US president Donald Trump returned to campaign mode on Saturday in front of a 9,000-strong crowd in Florida, accusing the media of working to undermine him. At the end of a tumultuous week for the president, which saw him lose his national security adviser and battle recurring questions about his administration's links with the Kremlin, Mr Trump attempted to set out the key achievements of his first month in office, highlighting his actions on immigration and a clampdown on lobbying.
While dozens of positions in the administration remain unfilled, including the post of national security adviser, labour secretary and deputy secretary of state, Mr Trump repeated the claim he made in a press conference on Thursday that his administration was running “like a fine-tuned machine”.
Within minutes of beginning his speech, he criticised the media, pledging to speak to people without the "filter" of fake news. "They just don't want to report the truth. They have become a big part of the problem. They are part of the corrupt system," he told the crowd. He cited previous presidents' difficulties with the media, including Abraham Lincoln, Andrew Jackson and Thomas Jefferson.
“We are not going to let the fake news tell us what to do, how to live or what to believe. When the media lies to people, I will never, ever let them get away with it. I will do whatever I can that they don’t get away with it. They have their own agenda, and their agenda is not your agenda.”
Republican senator John McCain expressed concern at the president’s comments about the media. “That’s how dictators get started . . . by suppressing free press,” he said.
Mr Trump's criticism of how the mainstream press has reported on his presidency was echoed by White House chief of staff Reince Priebus. He told NBC on Sunday that while the president "believes in the free press, the first amendment" and "loves our constitution", the coverage of his presidency had been flawed, criticising newspapers' decision to run with unnamed sources "to create stories".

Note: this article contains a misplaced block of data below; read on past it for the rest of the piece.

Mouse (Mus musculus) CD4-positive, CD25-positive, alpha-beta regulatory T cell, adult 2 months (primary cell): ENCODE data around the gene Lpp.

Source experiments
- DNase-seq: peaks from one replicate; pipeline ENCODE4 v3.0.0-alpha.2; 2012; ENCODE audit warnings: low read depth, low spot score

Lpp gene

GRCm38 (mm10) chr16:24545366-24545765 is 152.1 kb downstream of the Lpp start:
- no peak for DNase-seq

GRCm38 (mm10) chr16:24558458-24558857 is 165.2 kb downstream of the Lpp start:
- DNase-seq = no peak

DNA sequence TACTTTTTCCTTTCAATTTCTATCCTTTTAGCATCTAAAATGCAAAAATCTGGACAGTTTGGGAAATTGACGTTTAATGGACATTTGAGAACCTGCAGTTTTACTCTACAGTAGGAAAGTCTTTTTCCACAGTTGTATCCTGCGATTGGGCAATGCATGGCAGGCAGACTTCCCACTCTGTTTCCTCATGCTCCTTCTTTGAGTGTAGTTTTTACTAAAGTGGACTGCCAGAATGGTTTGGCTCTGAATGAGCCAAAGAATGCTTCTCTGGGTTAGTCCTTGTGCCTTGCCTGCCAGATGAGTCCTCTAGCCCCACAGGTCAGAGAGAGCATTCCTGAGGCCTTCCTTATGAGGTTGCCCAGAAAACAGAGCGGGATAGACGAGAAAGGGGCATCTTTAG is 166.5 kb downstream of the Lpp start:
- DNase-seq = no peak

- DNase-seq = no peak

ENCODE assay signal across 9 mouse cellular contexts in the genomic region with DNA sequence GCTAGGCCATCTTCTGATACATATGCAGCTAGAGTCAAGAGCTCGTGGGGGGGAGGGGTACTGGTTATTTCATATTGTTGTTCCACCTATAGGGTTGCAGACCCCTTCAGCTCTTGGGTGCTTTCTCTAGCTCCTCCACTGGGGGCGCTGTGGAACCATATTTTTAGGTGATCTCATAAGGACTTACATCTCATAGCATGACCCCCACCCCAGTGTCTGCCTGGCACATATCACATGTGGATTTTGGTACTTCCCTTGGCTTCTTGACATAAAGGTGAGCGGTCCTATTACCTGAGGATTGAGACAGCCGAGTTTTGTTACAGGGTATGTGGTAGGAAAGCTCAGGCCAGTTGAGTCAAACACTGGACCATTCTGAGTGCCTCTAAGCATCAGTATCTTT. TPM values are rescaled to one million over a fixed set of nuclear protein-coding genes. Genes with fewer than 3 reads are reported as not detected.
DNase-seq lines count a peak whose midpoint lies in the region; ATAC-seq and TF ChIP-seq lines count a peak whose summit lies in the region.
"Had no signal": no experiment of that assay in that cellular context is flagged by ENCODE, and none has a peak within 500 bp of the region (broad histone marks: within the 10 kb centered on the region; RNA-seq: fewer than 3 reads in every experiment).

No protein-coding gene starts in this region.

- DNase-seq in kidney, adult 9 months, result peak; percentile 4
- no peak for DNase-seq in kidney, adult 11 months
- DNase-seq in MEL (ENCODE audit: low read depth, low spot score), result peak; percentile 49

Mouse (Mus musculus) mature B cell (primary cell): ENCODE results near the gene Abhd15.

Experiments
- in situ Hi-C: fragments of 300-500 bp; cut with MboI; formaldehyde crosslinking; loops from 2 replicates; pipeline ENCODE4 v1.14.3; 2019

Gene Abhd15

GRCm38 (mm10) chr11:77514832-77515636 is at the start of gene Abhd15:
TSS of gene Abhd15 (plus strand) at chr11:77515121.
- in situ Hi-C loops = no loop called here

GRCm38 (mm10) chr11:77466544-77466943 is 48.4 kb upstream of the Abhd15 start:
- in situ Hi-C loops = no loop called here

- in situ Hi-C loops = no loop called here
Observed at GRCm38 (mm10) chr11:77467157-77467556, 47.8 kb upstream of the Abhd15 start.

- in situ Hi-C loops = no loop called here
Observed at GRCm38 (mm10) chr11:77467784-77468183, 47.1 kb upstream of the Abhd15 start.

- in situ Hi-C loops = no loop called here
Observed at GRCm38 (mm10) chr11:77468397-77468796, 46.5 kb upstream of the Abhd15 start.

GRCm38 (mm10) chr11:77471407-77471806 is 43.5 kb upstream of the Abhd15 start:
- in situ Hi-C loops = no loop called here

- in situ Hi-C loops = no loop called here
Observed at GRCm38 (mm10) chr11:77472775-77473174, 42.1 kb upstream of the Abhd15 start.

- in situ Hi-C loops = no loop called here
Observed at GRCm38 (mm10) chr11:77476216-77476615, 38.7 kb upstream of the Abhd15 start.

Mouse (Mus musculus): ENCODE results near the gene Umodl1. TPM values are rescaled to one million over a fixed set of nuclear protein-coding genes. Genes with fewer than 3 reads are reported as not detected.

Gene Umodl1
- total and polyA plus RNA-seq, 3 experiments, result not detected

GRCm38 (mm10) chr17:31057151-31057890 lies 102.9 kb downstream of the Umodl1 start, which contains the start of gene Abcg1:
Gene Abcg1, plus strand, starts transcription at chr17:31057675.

With Mr Trump seeking to appoint a successor to former national security adviser Michael Flynn, who was dismissed a week ago after he falsely represented the details of a phone call with the Russian ambassador to the United States, Mr Priebus said he did not believe that what Mr Flynn had done was illegal.
Referring to a 1799 law known as the Logan Act, which prohibits private citizens from engaging in diplomacy with foreign powers, Mr Priebus said his information was that Mr Flynn’s actions were not in breach of the law.
Mr Priebus said that the president believed that "there was nothing wrong with talking to the Russian ambassador about the current sanctions being put in place by the Obama administration". Rather, it was Mr Flynn's decision not to inform the administration and vice-president Mike Pence about the talks that prompted the president's request for him to resign.
"My view is what he did wasn't illegal . . . it's the fact that he wasn't straight and honest," he said. The Washington Post reported last week that Mr Flynn did not tell FBI officials that he had discussed sanctions during the phone call with Russian ambassador Sergei Kislyak in December.
Mr Trump is due to interview four candidates to replace Mr Flynn as the nation's top security official after his first choice, retired vice-admiral Robert Harward, turned down the position last week.
The four men under consideration are current acting national security advisor Keith Kellogg, former head of the CIA David Petraeus and two retired generals – former head of the national security agency Keith Alexander and James Jones, former supreme allied commander in Europe and national security adviser under Barack Obama from 2009 to 2010.